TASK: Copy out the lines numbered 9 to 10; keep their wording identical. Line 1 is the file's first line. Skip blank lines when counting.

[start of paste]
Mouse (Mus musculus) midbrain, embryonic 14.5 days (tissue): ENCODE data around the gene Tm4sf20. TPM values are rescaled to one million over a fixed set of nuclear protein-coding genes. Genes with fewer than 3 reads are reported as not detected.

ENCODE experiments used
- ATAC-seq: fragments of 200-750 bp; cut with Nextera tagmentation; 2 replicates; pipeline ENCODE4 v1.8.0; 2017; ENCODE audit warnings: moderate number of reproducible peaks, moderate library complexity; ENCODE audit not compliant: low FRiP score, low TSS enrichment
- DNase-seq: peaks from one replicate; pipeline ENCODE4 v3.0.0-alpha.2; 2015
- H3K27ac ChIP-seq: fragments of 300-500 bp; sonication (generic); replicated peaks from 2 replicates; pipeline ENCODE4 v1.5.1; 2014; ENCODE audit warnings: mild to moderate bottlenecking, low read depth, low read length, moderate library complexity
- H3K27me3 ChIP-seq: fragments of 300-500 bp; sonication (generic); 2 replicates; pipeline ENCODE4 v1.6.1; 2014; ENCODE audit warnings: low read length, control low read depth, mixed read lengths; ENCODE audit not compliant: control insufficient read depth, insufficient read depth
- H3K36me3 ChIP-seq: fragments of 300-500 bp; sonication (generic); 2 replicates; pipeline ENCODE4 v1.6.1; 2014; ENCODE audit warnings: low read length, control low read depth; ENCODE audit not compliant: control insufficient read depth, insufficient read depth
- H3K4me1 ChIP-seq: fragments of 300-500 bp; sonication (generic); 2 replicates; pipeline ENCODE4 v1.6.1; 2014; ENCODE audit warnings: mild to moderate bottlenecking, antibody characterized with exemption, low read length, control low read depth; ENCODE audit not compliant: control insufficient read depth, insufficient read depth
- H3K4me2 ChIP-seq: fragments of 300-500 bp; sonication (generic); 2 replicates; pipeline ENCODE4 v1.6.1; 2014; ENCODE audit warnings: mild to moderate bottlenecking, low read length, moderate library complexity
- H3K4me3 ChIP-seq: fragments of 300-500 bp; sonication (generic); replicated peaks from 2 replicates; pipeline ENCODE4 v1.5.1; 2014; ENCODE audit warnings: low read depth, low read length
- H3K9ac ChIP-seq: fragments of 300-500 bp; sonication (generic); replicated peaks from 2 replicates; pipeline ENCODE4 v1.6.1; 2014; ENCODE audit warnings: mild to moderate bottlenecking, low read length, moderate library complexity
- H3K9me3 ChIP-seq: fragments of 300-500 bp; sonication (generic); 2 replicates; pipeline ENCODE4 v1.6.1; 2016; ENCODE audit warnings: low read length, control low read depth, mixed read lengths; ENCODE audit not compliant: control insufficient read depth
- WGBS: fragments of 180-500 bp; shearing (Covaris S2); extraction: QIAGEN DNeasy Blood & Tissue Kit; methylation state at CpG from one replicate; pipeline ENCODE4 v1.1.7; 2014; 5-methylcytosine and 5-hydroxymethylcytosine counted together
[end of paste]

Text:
- H3K4me2 ChIP-seq: fragments of 300-500 bp; sonication (generic); 2 replicates; pipeline ENCODE4 v1.6.1; 2014; ENCODE audit warnings: mild to moderate bottlenecking, low read length, moderate library complexity
- H3K4me3 ChIP-seq: fragments of 300-500 bp; sonication (generic); replicated peaks from 2 replicates; pipeline ENCODE4 v1.5.1; 2014; ENCODE audit warnings: low read depth, low read length